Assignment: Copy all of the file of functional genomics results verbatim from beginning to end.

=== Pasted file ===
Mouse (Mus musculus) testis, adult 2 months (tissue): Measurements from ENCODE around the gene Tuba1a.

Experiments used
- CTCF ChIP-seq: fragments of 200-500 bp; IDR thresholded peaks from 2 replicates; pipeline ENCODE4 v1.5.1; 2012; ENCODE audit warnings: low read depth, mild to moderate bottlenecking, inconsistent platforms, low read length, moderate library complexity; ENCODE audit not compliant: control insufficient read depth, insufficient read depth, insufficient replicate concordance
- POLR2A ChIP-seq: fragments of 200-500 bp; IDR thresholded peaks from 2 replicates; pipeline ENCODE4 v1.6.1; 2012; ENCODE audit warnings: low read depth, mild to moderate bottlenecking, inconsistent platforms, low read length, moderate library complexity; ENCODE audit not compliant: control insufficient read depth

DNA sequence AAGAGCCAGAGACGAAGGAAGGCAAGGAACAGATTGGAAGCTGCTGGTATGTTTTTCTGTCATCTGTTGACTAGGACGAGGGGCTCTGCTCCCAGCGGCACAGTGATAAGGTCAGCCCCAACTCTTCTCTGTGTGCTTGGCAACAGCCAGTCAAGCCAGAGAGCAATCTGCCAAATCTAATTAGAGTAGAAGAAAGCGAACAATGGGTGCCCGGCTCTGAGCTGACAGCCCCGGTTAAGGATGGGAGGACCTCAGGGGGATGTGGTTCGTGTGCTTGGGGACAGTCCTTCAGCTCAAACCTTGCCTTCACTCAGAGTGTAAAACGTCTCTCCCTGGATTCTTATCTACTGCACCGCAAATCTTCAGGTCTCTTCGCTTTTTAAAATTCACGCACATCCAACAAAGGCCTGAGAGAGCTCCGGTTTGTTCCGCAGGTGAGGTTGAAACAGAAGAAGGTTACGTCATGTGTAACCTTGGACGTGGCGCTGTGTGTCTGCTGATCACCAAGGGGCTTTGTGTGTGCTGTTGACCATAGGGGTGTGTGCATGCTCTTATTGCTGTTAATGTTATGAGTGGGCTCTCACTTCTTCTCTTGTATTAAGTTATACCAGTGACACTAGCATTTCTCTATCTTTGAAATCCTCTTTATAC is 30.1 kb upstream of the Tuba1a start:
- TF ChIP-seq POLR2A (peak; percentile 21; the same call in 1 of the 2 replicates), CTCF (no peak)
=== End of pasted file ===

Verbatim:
Mouse (Mus musculus) testis, adult 2 months (tissue): Measurements from ENCODE around the gene Tuba1a.

Experiments used
- CTCF ChIP-seq: fragments of 200-500 bp; IDR thresholded peaks from 2 replicates; pipeline ENCODE4 v1.5.1; 2012; ENCODE audit warnings: low read depth, mild to moderate bottlenecking, inconsistent platforms, low read length, moderate library complexity; ENCODE audit not compliant: control insufficient read depth, insufficient read depth, insufficient replicate concordance
- POLR2A ChIP-seq: fragments of 200-500 bp; IDR thresholded peaks from 2 replicates; pipeline ENCODE4 v1.6.1; 2012; ENCODE audit warnings: low read depth, mild to moderate bottlenecking, inconsistent platforms, low read length, moderate library complexity; ENCODE audit not compliant: control insufficient read depth

DNA sequence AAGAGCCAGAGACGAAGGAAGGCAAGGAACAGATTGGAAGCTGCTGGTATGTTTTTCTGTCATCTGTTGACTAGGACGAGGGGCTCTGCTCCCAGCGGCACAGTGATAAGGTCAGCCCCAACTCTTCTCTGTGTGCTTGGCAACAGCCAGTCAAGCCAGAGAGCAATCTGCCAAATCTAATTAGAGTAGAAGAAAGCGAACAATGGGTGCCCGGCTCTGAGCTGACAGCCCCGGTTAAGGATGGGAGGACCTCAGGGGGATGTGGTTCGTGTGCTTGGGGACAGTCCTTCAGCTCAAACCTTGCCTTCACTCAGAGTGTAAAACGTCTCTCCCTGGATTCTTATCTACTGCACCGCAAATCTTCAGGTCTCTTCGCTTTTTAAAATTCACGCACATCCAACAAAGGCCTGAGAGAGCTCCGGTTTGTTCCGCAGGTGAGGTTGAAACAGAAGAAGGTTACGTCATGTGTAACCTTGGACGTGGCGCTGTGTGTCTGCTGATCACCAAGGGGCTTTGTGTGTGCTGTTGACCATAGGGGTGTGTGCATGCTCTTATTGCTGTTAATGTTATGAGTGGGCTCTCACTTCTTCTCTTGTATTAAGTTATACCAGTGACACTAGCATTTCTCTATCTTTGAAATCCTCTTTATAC is 30.1 kb upstream of the Tuba1a start:
- TF ChIP-seq POLR2A (peak; percentile 21; the same call in 1 of the 2 replicates), CTCF (no peak)